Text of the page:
A skier from Sheffield who broke his neck on holiday is back on the slopes after making an ‘incredible’ recovery.
Anderson Taylor, aged 23, cracked two vertebrae and shattered the disc between them in an accident while skiing in the French Alps.
After an emergency operation, Anderson had to wear a neck brace for months and feared he would never be able to ski again.
But after an intensive course of physiotherapy he managed to regain the movement in his neck – and is now back to full fitness.
“I am back skiing now which is incredible, and something I never thought would happen,” said Anderson, from Nether Edge, who suffered the accident 18 months ago at a snow park in Les Deux Alpes, which has Europe’s largest skiable glacier.
“I was practising at a new snow park when, as I was doing a back flip, I rotated a bit too much and landed on my neck. It was excruciatingly painful and I thought that was it – I would never ski again.”
Anderson was rushed to hospital in Grenoble for surgery, which involved a rod being inserted into his neck to join his cracked vertebrae.
He needed to wear a full, immobilising neck brace for four months – while doctors warned he might not turn his neck to the left ever again.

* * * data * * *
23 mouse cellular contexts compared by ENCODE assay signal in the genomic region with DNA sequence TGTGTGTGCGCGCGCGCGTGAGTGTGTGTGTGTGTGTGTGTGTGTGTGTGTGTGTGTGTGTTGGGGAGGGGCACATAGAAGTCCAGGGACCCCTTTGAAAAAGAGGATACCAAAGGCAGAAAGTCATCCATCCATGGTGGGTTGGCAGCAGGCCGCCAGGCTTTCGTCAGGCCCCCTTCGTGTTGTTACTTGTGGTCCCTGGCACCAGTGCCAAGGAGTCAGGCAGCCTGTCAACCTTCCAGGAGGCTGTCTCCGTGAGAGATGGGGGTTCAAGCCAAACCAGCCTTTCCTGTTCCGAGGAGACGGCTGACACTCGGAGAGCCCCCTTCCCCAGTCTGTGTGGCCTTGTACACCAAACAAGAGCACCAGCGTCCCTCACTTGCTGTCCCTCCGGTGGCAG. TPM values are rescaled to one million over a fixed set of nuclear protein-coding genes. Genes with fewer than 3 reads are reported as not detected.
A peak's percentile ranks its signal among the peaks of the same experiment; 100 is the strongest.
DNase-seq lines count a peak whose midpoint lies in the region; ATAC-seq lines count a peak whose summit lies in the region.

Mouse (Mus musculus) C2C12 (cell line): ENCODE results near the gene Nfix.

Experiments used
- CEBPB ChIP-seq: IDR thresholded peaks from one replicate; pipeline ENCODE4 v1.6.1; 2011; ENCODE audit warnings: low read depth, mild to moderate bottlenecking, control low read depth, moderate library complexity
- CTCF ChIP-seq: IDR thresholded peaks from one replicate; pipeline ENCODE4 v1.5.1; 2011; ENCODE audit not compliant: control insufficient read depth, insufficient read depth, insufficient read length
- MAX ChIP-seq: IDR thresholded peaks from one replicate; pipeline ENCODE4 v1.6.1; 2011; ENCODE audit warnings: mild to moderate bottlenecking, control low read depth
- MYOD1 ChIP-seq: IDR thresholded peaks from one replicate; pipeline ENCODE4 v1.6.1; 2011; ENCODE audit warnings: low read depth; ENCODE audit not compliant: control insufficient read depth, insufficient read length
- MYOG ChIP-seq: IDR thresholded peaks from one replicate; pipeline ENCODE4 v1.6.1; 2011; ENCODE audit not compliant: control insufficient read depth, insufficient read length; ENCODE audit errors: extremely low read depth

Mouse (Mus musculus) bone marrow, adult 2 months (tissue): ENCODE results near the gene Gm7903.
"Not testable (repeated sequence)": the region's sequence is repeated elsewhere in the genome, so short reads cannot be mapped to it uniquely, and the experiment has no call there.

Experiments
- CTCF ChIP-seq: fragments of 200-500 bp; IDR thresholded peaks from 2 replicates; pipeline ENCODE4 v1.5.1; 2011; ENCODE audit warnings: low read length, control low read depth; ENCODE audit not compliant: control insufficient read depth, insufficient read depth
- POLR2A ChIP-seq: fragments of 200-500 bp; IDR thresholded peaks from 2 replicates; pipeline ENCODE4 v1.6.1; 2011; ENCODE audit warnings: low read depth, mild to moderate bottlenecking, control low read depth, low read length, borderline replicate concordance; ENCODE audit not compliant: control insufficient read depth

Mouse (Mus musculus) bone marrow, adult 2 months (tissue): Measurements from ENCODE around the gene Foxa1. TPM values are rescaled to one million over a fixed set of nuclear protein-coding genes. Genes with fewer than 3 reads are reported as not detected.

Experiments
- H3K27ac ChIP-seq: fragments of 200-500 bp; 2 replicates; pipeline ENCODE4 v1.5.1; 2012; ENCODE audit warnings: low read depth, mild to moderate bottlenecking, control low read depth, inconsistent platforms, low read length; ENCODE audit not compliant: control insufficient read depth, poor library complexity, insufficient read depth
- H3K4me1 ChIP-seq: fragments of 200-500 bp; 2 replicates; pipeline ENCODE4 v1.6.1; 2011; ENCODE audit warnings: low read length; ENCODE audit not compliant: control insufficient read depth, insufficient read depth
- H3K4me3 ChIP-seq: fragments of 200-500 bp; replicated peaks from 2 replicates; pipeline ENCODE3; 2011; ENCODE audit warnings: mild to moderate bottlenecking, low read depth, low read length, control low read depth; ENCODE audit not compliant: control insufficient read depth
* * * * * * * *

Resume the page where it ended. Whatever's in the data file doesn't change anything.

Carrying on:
As soon as the brace was removed, the skier went for physiotherapy with Michael Lee from the MiTo Therapy practice in Millhouses.
“The aim was to regain full movement in my neck and build up strength in the muscles around my neck,” said Anderson.
“It was done over several months of sessions. Michael helped me to turn my head to either side, helping the joints to rotate and move by pushing them with his thumbs, which was quite scary at first.
“It was accompanied by stretching and strengthening exercises to build up the muscles around my neck, which I also did at home several times a day.
“As part of the treatment plan, he performed acupuncture on the muscles around my neck to loosen them and also created a tailored programme of physical activity.”
Within two months, Anderson was able to move again and regained the strength in his neck.